Chris Froome wins fourth Tour de France title

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PARIS (AP) — Riding a bright yellow bike to match his shiny leader’s jersey, defending champion Chris Froome won his fourth and most challenging Tour de France title on Sunday.

The 32-year-old Kenyan-born British rider finished 54 seconds ahead of Colombian Rigoberto Uran overall, the smallest margin of his wins.

“This Tour has been my toughest yet. I want to pay tribute to all riders for their sportsmanship,” Froome said. “We raced hard together, we suffered together.”

This was the third straight win for the Team Sky rider. His first in 2013 came the year after former teammate Bradley Wiggins sparked off an era of British dominance.

His margin of victory over Colombian Nairo Quintana in 2013 was by more than four minutes. Quintana pushed him much harder in 2015, finishing only 1:12 back, but Froome beat Frenchman Romain Bardet by 4:05 last year. Bardet was third this time.

Froome looked emotional as he lifted the race winner’s bouquet of flowers, his eyes seemingly watering. Then, smiling broadly, he gave a thumbs-up to the crowd before going to pick up his young son and walking back onto the podium with him in his arms.

“I want to dedicate this victory to my family. Your love and support makes everything possible,” he said. “I also want to thank my team Sky (for your) dedication and passion.”

Then, switching to an admirably improving French, Froome addressed the Parisian crowd.

“I wanted to thank the French fans, thank you for the welcome and your generosity,” said Froome, who was nevertheless loudly jeered in Marseille on Saturday. “More than 100 years ago you created this beautiful race. Your passion for this race makes it really special. I fell in love with this race.”

Bardet placed 2 minutes, 20 seconds behind him. But he denied Spaniard Mikel Landa — Froome’s teammate — a podium spot by just one second. Italian Fabio Aru, who briefly led the race, finished fifth, 3:05 behind.

“It’s always more difficult to repeat a result,” Bardet said. “I’m really happy with this podium finish.”

As per tradition, the 21st stage was reserved for sprinters and mostly a procession for Froome and the other overall leaders.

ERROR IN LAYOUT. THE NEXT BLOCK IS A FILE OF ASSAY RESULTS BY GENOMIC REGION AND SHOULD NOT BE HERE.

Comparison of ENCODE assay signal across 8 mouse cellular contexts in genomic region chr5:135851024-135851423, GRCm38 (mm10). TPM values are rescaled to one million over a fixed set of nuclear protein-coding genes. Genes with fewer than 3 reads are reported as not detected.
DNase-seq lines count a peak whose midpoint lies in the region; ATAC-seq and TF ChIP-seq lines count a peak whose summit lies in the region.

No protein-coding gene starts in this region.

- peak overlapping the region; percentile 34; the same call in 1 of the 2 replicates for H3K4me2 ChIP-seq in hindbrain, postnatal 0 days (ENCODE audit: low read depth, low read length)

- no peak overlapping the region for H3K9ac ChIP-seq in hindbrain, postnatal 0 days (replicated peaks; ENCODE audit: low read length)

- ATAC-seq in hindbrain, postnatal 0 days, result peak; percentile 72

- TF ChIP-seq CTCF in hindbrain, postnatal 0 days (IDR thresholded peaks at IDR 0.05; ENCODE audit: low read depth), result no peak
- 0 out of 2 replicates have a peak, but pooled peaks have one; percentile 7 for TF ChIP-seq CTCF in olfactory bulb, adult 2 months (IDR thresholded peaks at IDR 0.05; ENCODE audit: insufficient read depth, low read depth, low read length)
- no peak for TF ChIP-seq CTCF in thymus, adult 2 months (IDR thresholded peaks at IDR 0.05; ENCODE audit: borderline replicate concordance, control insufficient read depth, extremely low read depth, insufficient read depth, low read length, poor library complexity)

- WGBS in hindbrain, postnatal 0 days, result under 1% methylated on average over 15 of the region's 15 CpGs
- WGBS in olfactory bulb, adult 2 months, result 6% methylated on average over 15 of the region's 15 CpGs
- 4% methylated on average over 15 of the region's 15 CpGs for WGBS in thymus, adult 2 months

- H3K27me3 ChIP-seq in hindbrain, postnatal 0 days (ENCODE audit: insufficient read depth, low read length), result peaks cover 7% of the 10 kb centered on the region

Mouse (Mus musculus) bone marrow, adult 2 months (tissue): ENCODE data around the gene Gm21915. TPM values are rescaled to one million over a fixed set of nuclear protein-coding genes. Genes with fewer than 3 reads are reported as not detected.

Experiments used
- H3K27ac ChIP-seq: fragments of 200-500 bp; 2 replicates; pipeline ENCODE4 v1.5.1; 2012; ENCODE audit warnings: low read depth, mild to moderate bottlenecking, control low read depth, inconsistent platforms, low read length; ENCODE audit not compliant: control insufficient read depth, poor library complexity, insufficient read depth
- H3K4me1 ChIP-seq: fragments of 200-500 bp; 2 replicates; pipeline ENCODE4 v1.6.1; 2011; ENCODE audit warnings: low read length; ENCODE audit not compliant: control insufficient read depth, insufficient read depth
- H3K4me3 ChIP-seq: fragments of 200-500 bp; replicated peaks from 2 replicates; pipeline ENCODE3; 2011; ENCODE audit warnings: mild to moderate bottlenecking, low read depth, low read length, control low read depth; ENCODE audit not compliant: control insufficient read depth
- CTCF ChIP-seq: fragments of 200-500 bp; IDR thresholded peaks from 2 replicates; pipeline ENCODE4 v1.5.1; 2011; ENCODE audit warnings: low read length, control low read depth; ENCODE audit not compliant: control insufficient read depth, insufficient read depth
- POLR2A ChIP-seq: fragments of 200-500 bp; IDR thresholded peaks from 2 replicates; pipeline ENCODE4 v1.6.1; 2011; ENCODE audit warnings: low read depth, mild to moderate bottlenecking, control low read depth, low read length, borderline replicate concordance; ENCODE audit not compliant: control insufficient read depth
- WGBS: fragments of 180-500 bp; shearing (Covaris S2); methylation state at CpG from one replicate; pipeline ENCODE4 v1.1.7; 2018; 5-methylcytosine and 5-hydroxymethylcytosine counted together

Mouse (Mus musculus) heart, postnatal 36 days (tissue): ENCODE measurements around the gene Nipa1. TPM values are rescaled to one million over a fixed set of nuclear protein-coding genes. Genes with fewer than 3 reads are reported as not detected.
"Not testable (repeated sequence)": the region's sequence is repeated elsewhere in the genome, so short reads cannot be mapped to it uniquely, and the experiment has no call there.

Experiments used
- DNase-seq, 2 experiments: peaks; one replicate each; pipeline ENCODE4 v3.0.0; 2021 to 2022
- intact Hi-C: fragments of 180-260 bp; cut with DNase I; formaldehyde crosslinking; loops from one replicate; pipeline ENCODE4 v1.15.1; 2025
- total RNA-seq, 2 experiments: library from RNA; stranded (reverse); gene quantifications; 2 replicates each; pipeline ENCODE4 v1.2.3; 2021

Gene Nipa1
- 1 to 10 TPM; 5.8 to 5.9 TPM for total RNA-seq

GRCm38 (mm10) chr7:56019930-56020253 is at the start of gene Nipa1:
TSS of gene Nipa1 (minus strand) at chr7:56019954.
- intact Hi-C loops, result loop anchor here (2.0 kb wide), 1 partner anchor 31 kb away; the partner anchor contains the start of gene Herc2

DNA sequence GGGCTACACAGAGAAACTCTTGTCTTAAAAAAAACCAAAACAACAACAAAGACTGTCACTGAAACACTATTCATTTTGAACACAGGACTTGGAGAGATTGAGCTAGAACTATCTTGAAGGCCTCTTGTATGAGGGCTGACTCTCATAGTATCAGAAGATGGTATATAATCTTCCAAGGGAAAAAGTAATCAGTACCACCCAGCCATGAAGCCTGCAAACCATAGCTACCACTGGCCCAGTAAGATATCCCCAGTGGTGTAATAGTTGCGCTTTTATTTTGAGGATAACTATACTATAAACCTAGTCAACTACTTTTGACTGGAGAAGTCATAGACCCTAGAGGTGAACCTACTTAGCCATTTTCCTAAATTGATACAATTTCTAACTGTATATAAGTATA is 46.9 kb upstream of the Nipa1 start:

Dutchman Dylan Groenewegen won the final stage in a dash to the line, edging German rider Andre Greipel and Norwegian Edvald Boasson Hagen.

Moments later, Froome and the rest of the peloton crossed the line after eight laps of an eye-catching circuit around the city’s landmarks, finishing as usual on the famed Champs-Elysees.

Froome now needs only one more title to match the Tour record of five shared by Jacques Anquetil, Eddy Merckx, Bernard Hinault and Miguel Indurain.

“It’s a huge honor to be talked about in the same sentence as those guys,” Froome said. “Lots of respect for them.”

Froome sealed his win on Saturday, finishing third in the time trial in Marseille where he put more time into Uran and Bardet, who dropped from second to third.

After more than three weeks of stressful racing, it was a relaxed and easygoing atmosphere as riders set out from Montgeron in the Essone suburb south of Paris to the evening finish 103 kilometers (64 miles) away.

Froome chatted casually with two-time champion Alberto Contador, the Spanish veteran, as if they were on a sight-seeding ride.

Right in front of them, Frenchman Warren Barguil — wearing the best climber’s red-and-white polka dot jersey — swapped race anecdotes with Australian Michael Matthews, wearing the green jersey awarded for the Tour’s top sprinter.

Matthews became the third Australian to win the green jersey, all this decade, following Robbie McEwen and Baden Cooke.

“It’s really a dream come true to stand there with the green jersey,” the 26-year-old Matthews said.

Froome’s teammates wore a yellow stripe on the back of their Team Sky shirts. They allowed themselves a flute of champagne, chinking glasses with leader Froome, as they casually rolled through the streets under cloudy skies beside cheering fans packing the roads into Paris.